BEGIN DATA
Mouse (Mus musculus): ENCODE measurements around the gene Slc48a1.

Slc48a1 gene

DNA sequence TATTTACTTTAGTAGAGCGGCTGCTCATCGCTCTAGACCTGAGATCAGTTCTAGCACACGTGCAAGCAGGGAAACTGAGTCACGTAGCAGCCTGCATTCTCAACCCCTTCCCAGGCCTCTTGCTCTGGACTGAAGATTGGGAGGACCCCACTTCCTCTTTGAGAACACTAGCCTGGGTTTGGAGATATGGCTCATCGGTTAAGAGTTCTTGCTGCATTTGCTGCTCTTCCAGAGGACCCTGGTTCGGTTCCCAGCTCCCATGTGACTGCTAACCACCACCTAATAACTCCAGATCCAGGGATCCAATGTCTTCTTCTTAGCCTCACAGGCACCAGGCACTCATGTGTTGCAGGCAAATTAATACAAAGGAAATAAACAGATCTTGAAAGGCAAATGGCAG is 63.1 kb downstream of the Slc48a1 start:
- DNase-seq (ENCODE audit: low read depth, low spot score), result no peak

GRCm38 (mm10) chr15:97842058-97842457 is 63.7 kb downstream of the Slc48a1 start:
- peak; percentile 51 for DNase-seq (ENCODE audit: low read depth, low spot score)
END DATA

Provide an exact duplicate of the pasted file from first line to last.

Mouse (Mus musculus): ENCODE measurements around the gene Slc48a1.

Slc48a1 gene

DNA sequence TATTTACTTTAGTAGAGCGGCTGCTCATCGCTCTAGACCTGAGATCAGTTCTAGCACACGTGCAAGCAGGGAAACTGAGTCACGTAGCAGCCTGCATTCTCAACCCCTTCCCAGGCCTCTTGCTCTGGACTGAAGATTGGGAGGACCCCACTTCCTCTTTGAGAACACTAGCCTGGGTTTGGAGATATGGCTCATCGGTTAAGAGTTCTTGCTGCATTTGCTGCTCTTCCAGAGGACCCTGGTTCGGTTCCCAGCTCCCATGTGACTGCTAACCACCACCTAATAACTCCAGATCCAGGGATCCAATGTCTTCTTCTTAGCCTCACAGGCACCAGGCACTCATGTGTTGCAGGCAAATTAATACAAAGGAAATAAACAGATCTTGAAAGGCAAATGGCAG is 63.1 kb downstream of the Slc48a1 start:
- DNase-seq (ENCODE audit: low read depth, low spot score), result no peak

GRCm38 (mm10) chr15:97842058-97842457 is 63.7 kb downstream of the Slc48a1 start:
- peak; percentile 51 for DNase-seq (ENCODE audit: low read depth, low spot score)